The second part is an interlude in Japan, at Yokosuka ("Yu-koss-ka"), where their carrier, the Savo, docks to take on provisions and give its crew a few days of shore leave. Brubaker has a reunion with his wife and daughters, who have been flown to Japan to see him. Fornery meets his Japanese girlfriend Kimiko, who he has been thinking of marrying, then learns she has been seeing a sailor from the Essex.

The last part shows Brubaker back in the air on another dangerous mission. This time he is forced to crash in a rice paddy. Mike and his copilot go in for the rescue. The three men find themselves surrounded by "apes" as Mike calls the communists and anyone else he hates.

The helicoptor copilot is shot and the helicoptor destroyed. Brubaker wonders if they could surrender but Mike wants to go down in glory. Two grenades come in. Mike pitches one back but the second goes off in his hands. Brubaker then takes a bullet through the hand he had brought to his face.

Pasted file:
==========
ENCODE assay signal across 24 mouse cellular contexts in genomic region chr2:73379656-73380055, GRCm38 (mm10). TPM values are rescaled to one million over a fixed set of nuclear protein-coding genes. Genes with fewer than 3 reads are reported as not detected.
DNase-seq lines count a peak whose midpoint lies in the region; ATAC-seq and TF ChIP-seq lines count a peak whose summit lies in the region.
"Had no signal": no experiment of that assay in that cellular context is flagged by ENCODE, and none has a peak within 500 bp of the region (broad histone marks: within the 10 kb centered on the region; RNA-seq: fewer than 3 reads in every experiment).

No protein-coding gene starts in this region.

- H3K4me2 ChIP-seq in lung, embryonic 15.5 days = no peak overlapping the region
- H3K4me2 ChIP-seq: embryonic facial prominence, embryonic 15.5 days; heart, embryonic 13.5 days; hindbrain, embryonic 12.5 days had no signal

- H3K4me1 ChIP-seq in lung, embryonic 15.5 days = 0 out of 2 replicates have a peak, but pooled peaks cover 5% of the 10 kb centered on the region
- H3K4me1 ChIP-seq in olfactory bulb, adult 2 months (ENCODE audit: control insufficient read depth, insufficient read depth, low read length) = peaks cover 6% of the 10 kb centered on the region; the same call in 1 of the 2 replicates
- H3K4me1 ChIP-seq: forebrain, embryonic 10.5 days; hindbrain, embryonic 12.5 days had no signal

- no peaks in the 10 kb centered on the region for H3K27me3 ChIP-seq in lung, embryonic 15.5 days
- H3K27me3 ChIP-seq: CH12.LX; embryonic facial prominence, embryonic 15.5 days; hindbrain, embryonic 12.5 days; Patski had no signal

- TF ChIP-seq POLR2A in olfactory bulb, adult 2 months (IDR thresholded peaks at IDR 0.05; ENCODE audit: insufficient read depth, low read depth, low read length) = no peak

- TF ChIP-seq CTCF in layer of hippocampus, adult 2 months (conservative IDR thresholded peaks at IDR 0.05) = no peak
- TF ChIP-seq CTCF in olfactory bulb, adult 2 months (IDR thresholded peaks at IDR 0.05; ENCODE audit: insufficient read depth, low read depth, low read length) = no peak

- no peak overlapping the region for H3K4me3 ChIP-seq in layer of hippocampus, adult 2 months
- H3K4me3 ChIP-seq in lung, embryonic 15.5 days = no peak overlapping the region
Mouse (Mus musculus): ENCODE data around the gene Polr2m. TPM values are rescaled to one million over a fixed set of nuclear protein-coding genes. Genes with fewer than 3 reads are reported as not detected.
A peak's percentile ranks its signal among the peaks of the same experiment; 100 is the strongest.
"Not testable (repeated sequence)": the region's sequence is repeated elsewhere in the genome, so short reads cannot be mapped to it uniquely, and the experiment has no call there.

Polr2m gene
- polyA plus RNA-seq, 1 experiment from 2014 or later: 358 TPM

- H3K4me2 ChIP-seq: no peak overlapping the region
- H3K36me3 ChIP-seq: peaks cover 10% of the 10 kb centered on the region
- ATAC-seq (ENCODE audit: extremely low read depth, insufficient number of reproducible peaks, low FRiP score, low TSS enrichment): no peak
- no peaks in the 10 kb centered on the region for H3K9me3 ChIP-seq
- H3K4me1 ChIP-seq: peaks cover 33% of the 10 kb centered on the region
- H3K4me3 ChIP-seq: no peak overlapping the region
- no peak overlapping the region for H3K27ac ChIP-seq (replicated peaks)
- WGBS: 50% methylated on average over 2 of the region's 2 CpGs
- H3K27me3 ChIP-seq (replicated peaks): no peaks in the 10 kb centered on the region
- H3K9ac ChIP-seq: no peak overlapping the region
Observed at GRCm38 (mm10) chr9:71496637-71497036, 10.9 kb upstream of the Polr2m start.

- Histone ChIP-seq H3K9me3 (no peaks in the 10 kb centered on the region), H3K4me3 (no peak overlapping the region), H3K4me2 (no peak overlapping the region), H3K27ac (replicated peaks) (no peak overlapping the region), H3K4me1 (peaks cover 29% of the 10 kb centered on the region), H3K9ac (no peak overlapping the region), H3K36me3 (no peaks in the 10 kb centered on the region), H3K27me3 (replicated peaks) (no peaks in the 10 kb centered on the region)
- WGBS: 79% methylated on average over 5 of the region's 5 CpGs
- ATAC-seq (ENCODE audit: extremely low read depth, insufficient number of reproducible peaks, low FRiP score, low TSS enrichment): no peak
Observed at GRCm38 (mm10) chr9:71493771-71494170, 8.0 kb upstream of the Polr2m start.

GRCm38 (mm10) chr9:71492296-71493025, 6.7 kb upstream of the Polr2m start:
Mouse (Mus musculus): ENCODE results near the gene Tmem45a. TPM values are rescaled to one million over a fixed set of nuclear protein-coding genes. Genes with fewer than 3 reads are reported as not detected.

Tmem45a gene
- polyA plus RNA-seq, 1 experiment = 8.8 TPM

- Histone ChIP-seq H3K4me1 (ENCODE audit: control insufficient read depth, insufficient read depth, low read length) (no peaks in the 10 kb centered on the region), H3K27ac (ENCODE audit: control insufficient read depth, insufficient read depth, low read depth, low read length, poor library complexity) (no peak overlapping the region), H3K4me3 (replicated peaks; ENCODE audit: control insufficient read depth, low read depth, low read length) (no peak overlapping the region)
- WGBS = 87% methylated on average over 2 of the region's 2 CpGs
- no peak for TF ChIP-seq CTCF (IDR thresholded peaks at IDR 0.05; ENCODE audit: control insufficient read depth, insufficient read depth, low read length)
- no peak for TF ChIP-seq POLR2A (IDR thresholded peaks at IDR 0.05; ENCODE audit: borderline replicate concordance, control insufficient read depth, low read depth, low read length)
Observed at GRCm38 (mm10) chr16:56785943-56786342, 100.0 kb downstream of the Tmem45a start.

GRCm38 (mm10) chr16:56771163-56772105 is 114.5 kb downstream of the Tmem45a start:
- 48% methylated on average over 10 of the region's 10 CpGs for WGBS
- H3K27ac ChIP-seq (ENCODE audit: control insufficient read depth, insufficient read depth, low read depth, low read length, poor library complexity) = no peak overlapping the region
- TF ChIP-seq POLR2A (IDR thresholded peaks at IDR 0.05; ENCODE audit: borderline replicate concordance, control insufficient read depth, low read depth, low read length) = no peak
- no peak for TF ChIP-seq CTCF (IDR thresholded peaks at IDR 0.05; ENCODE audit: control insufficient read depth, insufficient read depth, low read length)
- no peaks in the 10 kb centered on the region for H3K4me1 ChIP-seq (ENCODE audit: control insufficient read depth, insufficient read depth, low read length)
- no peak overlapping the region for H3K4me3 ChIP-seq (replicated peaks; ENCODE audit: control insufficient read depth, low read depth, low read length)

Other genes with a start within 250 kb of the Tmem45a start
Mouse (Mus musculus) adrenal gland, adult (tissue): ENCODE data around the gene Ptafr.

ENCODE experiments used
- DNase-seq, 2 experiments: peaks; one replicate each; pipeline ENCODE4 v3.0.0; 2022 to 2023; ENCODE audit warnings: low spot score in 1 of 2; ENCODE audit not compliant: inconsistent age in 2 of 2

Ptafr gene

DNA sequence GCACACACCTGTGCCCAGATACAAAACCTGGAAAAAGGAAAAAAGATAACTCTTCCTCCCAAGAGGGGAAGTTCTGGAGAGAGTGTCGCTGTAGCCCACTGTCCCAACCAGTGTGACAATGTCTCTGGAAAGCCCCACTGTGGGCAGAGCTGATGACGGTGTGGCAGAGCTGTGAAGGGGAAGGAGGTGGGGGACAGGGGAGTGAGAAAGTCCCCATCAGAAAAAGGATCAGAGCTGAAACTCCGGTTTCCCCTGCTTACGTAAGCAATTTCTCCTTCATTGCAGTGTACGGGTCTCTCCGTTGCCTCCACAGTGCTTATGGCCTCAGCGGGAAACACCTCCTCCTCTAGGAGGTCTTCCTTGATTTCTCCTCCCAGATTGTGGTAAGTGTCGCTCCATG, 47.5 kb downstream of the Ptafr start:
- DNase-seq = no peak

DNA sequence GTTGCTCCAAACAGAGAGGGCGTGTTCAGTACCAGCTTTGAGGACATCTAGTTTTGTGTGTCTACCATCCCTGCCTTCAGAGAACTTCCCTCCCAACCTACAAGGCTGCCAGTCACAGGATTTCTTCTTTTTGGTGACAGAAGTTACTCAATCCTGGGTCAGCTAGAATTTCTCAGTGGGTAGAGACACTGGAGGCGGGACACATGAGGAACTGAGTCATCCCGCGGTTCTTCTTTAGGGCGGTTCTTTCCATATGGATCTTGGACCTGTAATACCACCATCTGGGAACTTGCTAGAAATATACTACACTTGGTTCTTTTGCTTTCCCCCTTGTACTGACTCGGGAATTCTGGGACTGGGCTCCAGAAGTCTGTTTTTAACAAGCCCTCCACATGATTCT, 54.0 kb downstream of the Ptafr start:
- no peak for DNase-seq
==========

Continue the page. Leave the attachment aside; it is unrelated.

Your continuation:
During the standoff, Mike has thoughts of "Kimiko going to bed with that ape from the Essex" in Yokosuka. Brukaker's last thoughts are of his daughters in the garden.

Movie version

It took Paramount Pictures just a year and a half to bring The Bridges of Toko-ri to neighborhood screens. Shown to the press in December 1954, and released to theaters in January 1955, it immediately attracted generally favorable attention as a film that dramatized the futility of war, especially as fought in Korea.

William Holden plays Brubaker and Grace Kelly is his wife, while Mickey Rooney plays Mike Forney and Keiko Awaji is Kimiko. The film takes some liberties with a few of the military and geographical details, but the drama of carrier action, shore leave, and the fate that awaits men who undertake deadly missions adheres fairly closely to the novel.